They have been the 2 shortest-serving James Bond stars with George Lazenby’s solely outing in 1969’s On Her Majesty’s Secret Service and Timothy Dalton’s two missions being 1987’s The Living Daylights and 1989’s Licence To Kill. Nevertheless, each official 007 actors and their movies are fondly remembered and loved by Bond followers all all over the world. Now immediately marks Dalton’s 75th birthday and Lazenby has paid tribute to his fellow Bond.
Sharing an image of himself with Dalton from 2013’s launch of the annual BritWeek Festival ‘A Salute To Old Hollywood’, Lazenby wrote: “From one fella to another… Happy birthday to Timothy Dalton.
“Tim, I hope it’ll be a good one for you and the rest of family. Looking forward to our next rendezvous. Love George x.”
A fan commented: “The two unappreciated Bonds, yet they made two of the best Bond films.”
While others wrote “Top Tier 007s!” and “My two favourite Bonds!”
READ MORE: James Bond: George Lazenby on Sean Connery ‘the best Bond’
Lazenby himself turned 80-year-old in September 2019 and thanked followers with a video message.
He tweeted: “Thank you one and all for the kind birthday wishes, didn’t know I have so many friends. Love and best wishes to all of you. George.”
In the video, the Bond star mentioned: “Hi I just wanted to say thank you for all the people who’ve wished me well on my 80th birthday. And I hope you all have one, one day yourself.”
Aside from his milestone birthday, 2019 marked the fiftieth anniversary of Lazenby’s 007 movie, On Her Majesty’s Secret Service.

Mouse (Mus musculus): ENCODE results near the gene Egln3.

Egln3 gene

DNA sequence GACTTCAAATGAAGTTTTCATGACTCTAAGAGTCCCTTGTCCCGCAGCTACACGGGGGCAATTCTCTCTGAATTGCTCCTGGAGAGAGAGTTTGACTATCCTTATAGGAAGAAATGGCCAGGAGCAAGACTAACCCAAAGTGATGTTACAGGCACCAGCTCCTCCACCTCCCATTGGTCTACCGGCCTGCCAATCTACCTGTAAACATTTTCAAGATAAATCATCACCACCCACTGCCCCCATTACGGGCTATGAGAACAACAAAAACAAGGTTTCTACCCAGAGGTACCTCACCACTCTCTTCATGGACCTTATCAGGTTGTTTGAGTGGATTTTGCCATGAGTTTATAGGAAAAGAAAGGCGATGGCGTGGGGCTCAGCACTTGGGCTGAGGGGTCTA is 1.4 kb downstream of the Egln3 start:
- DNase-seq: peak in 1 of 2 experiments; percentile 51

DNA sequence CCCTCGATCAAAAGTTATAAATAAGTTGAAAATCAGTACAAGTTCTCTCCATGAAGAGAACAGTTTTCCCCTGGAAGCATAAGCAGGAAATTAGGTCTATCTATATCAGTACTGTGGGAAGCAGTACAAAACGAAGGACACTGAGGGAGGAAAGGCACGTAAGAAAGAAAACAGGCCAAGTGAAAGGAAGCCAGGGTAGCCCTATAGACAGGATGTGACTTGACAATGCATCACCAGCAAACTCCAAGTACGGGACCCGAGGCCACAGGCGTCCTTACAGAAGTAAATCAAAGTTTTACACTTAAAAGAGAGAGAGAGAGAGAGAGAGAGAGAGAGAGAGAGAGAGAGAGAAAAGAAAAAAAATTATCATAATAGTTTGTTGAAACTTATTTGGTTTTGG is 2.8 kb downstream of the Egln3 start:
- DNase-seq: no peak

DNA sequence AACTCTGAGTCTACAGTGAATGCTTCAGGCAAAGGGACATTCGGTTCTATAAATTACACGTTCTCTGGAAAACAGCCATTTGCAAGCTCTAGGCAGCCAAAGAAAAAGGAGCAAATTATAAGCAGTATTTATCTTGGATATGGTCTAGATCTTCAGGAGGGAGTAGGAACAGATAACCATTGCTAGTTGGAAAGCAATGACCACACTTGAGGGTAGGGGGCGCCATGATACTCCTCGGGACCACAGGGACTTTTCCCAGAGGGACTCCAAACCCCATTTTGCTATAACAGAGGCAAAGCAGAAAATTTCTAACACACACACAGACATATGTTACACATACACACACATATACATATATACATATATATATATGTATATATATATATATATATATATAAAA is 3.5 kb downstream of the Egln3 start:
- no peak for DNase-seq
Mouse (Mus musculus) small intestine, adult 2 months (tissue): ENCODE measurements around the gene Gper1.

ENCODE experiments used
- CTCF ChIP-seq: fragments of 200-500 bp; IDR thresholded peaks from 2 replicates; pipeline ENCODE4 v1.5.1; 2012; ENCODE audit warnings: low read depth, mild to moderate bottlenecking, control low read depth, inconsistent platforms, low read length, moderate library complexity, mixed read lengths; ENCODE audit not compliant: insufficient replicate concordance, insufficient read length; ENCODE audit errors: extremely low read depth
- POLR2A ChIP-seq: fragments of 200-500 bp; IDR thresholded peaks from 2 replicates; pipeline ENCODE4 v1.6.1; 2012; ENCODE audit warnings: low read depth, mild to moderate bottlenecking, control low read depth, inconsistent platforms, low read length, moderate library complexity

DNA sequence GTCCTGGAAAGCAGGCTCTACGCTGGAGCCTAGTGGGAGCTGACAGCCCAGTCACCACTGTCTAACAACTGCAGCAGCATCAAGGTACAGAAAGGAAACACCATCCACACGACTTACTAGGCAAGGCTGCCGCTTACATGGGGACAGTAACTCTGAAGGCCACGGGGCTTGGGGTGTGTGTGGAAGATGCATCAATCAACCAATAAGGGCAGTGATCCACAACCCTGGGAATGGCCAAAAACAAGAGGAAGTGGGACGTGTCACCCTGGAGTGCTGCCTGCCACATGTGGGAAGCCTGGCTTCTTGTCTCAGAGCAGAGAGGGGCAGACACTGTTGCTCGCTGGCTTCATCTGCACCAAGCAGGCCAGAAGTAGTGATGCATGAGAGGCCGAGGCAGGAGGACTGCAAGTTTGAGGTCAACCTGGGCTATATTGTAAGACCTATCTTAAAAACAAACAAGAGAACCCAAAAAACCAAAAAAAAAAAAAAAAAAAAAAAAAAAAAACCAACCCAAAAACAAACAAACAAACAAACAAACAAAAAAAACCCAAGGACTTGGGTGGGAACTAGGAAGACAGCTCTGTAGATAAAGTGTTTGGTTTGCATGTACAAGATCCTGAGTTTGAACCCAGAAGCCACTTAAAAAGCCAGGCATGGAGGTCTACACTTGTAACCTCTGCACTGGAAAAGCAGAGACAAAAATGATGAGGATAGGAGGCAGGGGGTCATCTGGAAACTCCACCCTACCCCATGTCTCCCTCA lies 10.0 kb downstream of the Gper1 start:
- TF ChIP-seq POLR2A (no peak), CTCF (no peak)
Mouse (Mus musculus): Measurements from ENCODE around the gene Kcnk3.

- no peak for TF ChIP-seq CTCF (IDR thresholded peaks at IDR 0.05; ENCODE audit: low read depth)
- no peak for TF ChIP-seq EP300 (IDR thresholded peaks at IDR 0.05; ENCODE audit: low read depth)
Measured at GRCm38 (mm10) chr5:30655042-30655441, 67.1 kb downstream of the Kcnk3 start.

Mark continued: “There were two very different versions of Dalton’s third film. One version was a taut thriller and a story that harkened back to the classic Bond films.
“The other story was a bit broader. I would characterise it as an action-comedy. For instance, there’s one scene where Bond goes to the rodeo and he disguises himself as a cowboy.”
The Bond professional even explored a potential fourth Dalton film, written by Richard Smith referred to as Reunion with Death, that might have been set in Japan.
He added: “It was a lovely story, with a haunting ending. It would have also featured the cinematic debut of Loelia Ponsonby, Bond’s secretary from the novels.”
The Bond professional’s new ebook additionally seems to be at a very completely different story that may have labored for Dalton’s first 007 outing.
He mentioned: “In it, Dalton’s Bond would have been paired with a senior agent who was going to show Bond the ropes. That story wasn’t made because Albert ‘Cubby’ Broccoli, the shrewd and beloved producer of the series, reasoned that audiences wanted to see a seasoned James Bond who was in full command of his powers.
“When Barbara Broccoli and Michael G Wilson made Casino Royale, they told a story about Bond’s early adventures, but they did so by still honouring Broccoli’s wishes.
“Their solution was to make Bond adept at spy-craft but still not a fully formed man. Bond was raw and undisciplined, but he was still a skilled operative. It was an ingenious solution.”